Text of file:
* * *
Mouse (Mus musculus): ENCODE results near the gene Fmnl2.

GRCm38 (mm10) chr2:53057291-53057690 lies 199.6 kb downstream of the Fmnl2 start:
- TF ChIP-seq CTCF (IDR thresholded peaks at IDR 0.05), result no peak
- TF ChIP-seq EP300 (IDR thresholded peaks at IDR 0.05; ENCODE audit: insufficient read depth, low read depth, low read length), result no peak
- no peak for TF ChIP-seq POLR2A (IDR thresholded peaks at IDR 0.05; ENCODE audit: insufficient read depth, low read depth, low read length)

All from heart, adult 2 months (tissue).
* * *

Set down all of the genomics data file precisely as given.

Mouse (Mus musculus): ENCODE results near the gene Fmnl2.

GRCm38 (mm10) chr2:53057291-53057690 lies 199.6 kb downstream of the Fmnl2 start:
- TF ChIP-seq CTCF (IDR thresholded peaks at IDR 0.05), result no peak
- TF ChIP-seq EP300 (IDR thresholded peaks at IDR 0.05; ENCODE audit: insufficient read depth, low read depth, low read length), result no peak
- no peak for TF ChIP-seq POLR2A (IDR thresholded peaks at IDR 0.05; ENCODE audit: insufficient read depth, low read depth, low read length)

All from heart, adult 2 months (tissue).